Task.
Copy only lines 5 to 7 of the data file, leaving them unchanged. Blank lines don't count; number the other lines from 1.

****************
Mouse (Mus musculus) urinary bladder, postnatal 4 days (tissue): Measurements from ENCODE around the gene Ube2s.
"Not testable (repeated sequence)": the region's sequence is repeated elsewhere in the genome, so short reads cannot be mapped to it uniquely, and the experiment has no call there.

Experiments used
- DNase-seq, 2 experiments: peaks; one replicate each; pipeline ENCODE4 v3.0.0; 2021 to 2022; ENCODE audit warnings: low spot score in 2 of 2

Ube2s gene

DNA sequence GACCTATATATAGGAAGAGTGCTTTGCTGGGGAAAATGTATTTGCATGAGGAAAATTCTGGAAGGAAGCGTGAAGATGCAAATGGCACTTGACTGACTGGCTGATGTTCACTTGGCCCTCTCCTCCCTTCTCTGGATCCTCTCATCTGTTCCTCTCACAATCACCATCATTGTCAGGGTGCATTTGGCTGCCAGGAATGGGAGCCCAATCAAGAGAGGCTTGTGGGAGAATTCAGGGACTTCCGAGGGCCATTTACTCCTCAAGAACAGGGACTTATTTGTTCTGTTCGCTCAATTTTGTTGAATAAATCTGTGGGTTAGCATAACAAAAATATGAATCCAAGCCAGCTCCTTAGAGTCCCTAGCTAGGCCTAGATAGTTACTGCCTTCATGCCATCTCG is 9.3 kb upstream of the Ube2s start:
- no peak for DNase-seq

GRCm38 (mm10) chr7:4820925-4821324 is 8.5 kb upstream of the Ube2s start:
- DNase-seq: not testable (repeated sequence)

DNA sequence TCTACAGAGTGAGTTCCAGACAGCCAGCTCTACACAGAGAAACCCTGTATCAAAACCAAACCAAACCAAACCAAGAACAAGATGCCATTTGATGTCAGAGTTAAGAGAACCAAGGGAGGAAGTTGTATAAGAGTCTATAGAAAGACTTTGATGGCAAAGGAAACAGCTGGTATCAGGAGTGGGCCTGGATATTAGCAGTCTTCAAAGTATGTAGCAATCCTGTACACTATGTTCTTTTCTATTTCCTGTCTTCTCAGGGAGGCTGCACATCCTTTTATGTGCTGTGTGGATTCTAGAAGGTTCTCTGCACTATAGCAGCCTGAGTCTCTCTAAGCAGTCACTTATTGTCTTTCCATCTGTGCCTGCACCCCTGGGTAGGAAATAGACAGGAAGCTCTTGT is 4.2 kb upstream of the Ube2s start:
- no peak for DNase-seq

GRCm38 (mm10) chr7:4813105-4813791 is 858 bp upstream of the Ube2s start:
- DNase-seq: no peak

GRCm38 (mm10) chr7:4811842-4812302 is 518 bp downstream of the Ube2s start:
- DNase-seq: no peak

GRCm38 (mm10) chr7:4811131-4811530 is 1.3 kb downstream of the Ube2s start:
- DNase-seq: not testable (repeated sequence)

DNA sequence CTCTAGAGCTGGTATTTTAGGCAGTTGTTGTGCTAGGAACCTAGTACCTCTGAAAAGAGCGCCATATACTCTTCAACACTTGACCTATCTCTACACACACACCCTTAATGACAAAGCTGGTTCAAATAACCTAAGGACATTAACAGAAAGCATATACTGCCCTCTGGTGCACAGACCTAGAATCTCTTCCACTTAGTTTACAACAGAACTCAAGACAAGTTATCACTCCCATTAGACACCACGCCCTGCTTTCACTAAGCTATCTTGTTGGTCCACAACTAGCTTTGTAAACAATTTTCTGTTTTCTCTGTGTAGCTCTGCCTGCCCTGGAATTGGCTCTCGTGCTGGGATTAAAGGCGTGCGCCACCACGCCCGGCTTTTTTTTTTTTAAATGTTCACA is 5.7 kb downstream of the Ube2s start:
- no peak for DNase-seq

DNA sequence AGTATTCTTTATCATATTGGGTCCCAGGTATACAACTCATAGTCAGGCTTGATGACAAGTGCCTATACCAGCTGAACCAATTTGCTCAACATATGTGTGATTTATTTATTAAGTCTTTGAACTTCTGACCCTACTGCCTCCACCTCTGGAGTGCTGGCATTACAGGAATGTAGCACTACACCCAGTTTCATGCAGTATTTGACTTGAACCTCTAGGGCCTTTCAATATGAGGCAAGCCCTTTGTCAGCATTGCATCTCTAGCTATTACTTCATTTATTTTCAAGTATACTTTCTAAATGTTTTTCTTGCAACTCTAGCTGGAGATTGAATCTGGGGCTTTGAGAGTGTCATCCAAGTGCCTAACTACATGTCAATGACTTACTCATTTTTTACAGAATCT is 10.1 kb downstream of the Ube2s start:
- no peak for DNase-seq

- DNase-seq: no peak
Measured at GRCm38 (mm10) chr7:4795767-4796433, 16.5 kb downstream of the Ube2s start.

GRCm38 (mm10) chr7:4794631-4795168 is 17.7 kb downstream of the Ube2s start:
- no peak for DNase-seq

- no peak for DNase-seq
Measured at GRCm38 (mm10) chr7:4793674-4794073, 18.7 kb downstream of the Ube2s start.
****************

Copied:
Ube2s gene

DNA sequence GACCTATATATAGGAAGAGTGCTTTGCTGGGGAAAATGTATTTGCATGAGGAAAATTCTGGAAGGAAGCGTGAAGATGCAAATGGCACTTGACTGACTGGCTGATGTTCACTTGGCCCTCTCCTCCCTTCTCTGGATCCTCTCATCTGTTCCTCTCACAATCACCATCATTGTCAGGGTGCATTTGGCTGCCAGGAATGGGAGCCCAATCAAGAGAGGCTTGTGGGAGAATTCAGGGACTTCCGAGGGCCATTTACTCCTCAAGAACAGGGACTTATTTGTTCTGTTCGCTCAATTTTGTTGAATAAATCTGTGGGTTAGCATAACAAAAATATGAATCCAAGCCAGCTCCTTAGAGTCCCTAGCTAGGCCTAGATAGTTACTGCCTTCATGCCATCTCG is 9.3 kb upstream of the Ube2s start:
- no peak for DNase-seq